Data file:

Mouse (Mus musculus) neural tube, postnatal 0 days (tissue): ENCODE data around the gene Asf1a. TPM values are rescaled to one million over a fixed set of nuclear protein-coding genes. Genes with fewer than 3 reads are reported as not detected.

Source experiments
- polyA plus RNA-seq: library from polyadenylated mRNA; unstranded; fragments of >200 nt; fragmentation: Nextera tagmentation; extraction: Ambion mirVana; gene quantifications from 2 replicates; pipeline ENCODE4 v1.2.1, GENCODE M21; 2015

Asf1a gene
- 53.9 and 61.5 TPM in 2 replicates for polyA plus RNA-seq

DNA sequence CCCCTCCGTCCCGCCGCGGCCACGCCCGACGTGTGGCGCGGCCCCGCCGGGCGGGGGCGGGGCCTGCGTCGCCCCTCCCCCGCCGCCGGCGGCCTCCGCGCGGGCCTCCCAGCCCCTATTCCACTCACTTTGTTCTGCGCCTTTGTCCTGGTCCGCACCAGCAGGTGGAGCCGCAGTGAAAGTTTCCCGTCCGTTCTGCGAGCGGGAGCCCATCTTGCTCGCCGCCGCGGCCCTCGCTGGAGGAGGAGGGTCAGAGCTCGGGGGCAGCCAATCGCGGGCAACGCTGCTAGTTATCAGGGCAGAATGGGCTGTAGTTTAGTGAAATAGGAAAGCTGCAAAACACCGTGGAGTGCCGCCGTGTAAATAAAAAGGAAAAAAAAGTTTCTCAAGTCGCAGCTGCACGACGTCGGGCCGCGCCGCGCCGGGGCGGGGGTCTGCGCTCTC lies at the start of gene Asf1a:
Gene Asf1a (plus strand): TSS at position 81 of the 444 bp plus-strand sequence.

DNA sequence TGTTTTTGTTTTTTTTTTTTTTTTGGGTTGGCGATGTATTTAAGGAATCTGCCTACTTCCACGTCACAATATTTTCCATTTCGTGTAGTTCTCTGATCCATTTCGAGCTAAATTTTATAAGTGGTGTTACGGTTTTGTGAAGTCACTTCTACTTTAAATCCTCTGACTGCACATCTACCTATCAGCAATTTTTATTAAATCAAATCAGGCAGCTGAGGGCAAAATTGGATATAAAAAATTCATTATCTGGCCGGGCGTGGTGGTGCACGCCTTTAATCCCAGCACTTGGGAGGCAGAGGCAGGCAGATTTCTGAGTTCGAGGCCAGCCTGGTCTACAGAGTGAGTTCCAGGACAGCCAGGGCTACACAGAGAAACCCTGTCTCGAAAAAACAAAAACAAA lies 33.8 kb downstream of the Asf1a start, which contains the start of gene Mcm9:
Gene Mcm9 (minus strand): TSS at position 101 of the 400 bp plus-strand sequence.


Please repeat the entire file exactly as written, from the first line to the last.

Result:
Mouse (Mus musculus) neural tube, postnatal 0 days (tissue): ENCODE data around the gene Asf1a. TPM values are rescaled to one million over a fixed set of nuclear protein-coding genes. Genes with fewer than 3 reads are reported as not detected.

Source experiments
- polyA plus RNA-seq: library from polyadenylated mRNA; unstranded; fragments of >200 nt; fragmentation: Nextera tagmentation; extraction: Ambion mirVana; gene quantifications from 2 replicates; pipeline ENCODE4 v1.2.1, GENCODE M21; 2015

Asf1a gene
- 53.9 and 61.5 TPM in 2 replicates for polyA plus RNA-seq

DNA sequence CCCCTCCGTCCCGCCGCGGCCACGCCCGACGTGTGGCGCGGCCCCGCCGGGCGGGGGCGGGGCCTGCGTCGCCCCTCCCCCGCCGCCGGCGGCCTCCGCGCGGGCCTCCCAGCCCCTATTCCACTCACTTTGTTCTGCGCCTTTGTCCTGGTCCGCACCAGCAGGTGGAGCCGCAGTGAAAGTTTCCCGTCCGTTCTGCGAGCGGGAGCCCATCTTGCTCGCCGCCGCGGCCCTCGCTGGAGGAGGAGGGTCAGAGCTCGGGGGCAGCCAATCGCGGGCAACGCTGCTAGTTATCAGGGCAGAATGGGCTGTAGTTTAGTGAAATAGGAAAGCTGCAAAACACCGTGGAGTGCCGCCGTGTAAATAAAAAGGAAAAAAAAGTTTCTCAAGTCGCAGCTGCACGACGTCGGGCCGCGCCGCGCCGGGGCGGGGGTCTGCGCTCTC lies at the start of gene Asf1a:
Gene Asf1a (plus strand): TSS at position 81 of the 444 bp plus-strand sequence.

DNA sequence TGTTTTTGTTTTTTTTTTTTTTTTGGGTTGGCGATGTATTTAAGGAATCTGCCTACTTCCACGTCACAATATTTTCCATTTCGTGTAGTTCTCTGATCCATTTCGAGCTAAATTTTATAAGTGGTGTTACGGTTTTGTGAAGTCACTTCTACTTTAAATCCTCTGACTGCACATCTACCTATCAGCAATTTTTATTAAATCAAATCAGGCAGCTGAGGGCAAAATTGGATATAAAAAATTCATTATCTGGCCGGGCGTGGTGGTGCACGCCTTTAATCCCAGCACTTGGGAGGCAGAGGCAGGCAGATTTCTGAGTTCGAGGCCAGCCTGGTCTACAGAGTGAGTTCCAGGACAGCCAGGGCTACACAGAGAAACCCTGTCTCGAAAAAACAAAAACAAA lies 33.8 kb downstream of the Asf1a start, which contains the start of gene Mcm9:
Gene Mcm9 (minus strand): TSS at position 101 of the 400 bp plus-strand sequence.